When it comes to feeding your puppy, it's important that you get it right; feed your puppy healthy dog food and it will help him to grown into a strong-boned, healthy adult Cocker Spaniel.
Cocker Spaniel puppies grow so quickly during those first few months that they need a special puppy diet to ensure they receive all the essential nutrients their little bodies need to grow to their full potential.
Your breeder may have supplied you with a small amount of puppy food and instructions to help you with feeding your puppy.
It's recommended that you continue with this food because, apart from being specially formulated to help your puppy's growth and development during his early months, your puppy's tummy and digestive system will already be used it.
Should you decide to change your puppy's food at a later date, it's advisable to do it gradually by mixing in a little of the new food at each meal time, otherwise you risk upsetting your puppy's tummy.
Gradually increase the amount of the new food whilst decreasing the old food, over the course of 7-10 days, until the change has been made.
Feeding your Cocker puppy nothing but healthy dog food will give him the best start in life!
It's best if you feed him small amounts regularly throughout the day so as not to over-stretch his little tummy.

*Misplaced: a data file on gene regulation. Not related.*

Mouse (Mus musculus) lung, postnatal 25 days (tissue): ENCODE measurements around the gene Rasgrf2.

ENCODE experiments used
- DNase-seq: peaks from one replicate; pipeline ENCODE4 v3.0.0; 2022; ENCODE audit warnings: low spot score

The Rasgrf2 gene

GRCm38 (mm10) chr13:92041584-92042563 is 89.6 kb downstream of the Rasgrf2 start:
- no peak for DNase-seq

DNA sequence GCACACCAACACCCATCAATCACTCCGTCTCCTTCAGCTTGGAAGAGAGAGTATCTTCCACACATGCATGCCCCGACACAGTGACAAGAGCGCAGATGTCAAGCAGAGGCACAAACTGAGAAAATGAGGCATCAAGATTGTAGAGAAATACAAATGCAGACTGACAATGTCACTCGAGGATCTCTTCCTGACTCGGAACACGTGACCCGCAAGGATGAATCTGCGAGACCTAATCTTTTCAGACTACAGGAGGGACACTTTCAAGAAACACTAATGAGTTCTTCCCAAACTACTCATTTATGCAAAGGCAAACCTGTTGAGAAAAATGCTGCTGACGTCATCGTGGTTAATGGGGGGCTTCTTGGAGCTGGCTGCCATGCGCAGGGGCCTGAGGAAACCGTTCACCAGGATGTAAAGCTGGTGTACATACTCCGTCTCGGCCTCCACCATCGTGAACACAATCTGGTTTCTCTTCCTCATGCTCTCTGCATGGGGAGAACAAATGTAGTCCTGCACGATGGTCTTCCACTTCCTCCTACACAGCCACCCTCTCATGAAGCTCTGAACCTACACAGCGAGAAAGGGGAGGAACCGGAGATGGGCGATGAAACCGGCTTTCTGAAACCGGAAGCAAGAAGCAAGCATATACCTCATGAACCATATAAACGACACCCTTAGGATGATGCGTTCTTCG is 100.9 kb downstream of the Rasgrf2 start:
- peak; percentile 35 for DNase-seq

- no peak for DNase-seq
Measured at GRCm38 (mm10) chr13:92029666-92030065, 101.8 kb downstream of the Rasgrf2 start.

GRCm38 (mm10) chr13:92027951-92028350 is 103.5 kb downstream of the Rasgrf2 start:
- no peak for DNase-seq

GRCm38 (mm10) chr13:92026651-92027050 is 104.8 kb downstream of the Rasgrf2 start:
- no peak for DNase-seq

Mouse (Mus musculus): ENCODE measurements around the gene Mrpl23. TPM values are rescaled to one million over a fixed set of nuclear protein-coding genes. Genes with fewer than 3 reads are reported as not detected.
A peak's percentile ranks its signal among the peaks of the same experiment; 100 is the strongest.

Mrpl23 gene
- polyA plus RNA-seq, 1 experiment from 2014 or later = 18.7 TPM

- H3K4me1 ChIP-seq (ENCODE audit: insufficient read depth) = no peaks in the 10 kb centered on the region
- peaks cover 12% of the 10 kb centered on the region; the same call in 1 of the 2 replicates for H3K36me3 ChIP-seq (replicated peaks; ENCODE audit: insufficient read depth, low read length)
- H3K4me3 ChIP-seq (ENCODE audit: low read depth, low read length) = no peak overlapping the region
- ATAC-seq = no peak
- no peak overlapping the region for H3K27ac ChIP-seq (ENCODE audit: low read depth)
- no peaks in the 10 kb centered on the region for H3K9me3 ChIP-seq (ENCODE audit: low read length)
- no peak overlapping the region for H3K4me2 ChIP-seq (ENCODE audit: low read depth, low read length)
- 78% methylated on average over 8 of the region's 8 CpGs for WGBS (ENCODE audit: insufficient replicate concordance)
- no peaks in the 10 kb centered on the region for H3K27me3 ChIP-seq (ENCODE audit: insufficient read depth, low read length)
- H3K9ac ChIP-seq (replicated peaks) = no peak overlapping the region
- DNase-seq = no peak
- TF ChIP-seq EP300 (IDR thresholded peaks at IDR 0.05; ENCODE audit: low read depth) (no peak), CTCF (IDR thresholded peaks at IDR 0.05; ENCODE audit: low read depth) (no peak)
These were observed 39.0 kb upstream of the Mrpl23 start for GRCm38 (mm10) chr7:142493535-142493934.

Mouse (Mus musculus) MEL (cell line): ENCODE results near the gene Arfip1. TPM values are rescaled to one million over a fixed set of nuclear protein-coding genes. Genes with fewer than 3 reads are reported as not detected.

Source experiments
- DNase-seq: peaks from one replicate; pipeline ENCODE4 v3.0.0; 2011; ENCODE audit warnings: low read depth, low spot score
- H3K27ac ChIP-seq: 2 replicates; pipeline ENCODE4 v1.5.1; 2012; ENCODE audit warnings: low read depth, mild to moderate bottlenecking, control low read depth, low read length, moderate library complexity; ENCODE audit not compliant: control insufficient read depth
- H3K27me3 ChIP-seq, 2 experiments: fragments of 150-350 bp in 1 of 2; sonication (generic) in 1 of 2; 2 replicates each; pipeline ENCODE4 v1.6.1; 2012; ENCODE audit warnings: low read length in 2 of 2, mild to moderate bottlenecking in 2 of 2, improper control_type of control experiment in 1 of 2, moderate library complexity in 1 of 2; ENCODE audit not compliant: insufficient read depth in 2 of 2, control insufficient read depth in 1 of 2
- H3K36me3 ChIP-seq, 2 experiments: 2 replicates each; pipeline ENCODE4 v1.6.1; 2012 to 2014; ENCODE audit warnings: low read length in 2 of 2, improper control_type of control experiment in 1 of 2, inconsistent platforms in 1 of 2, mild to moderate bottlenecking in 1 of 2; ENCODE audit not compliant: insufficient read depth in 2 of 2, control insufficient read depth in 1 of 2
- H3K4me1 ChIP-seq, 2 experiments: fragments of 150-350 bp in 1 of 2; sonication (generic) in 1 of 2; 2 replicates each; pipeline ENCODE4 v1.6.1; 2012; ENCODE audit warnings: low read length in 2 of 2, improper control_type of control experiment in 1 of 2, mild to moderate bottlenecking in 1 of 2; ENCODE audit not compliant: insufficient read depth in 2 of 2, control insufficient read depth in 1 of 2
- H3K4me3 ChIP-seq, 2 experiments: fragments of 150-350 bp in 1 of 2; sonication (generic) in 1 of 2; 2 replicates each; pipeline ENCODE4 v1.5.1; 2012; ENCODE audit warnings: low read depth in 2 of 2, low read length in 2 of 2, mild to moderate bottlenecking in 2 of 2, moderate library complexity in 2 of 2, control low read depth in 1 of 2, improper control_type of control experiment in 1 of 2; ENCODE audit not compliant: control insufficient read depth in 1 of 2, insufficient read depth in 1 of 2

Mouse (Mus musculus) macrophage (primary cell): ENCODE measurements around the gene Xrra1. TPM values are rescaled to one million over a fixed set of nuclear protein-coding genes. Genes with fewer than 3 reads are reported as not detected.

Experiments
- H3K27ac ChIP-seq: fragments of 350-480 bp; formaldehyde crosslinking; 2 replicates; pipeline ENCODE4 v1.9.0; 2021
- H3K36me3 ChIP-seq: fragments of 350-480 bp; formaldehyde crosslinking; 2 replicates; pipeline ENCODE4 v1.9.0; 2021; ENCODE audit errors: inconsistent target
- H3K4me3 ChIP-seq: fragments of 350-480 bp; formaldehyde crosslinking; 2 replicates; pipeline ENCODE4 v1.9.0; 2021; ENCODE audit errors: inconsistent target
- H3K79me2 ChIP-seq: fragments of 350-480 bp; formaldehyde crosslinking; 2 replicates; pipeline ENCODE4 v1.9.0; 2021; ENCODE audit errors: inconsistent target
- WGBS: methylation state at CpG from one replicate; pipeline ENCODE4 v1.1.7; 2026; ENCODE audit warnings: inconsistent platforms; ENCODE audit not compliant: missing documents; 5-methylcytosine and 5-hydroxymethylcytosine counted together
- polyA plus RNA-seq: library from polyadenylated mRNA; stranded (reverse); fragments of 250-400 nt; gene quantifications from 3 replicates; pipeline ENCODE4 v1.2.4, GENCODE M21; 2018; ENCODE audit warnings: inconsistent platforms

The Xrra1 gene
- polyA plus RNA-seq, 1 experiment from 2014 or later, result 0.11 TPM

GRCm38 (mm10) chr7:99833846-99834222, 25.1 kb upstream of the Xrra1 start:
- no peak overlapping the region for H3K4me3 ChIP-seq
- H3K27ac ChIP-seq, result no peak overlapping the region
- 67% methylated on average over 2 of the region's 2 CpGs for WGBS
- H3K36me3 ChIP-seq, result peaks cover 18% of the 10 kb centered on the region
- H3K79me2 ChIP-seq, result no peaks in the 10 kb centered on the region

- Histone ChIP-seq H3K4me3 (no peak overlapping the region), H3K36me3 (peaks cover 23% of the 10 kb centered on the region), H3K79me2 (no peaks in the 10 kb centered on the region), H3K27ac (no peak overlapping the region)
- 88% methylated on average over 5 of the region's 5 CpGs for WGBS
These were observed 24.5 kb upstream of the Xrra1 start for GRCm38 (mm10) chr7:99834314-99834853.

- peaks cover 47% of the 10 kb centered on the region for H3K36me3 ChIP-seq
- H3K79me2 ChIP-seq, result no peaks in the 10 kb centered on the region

A typical feeding regime for your puppy could look like this:
Don't allow your puppy to 'free feed'; if he doesn't eat all his food within 15 minutes take it away from him. Your puppy will soon learn that if he doesn't eat his meal at the designated time he'll have to wait until the next meal time.
There is a wide variety of commercial puppy food available, ranging from tinned and organic dog food to dry dog food in the form of small bite-sized kibble.
When you buy commercial dog food you may notice it's sometimes labelled "complete" or "complementary".
A 'complete' dog food usually contains all the nutrition your puppy will need, whereas a 'complementary' food is one which accompanies a complete food to achieve best results.
If you are feeding your puppy a complementary food, this should never be used as your puppy's only source of nutrition - it's vital that the puppy diet is complete.
Dry food is a specially formulated complete meal in the form of a small, bite-sized, biscuit known as kibble.
It usually comprises lamb, salmon, rabbit or chicken and contains rice or oatmeal, essential oils, vitamins and minerals.
Kibble doesn't smell, it's clean, easy to use, and it lasts longer than an open tin of wet food - once opened, tinned food needs to be used within a day or two.
Feeding your puppy a dry food diet is also better for your puppy's teeth as the crunchy texture can help to remove plaque before it has a chance to build up.
Puppies who have been recently weaned may refuse dry kibble.
If this happens, simply moisten the kibble with a little warm water and let it stand for a few minutes to soften before feeding it to your puppy.
A dry food diet may seem more expensive than other dog food but, because it's a complete meal and there's no waste, it can be quite good value for money.
Always ensure your puppy has access to plenty of fresh drinking water as dry dog food contains very little moisture.
Personally, we prefer the dry food diet - not only because it provides Max with all the essential nutrients and vitamins he needs to keep him fit and healthy but because kibble needs no preparation, it's clean, and doesn't smell!
We even use a small handful of kibble as a training treat or as a reward for good behaviour!
And, most important, Max loves it!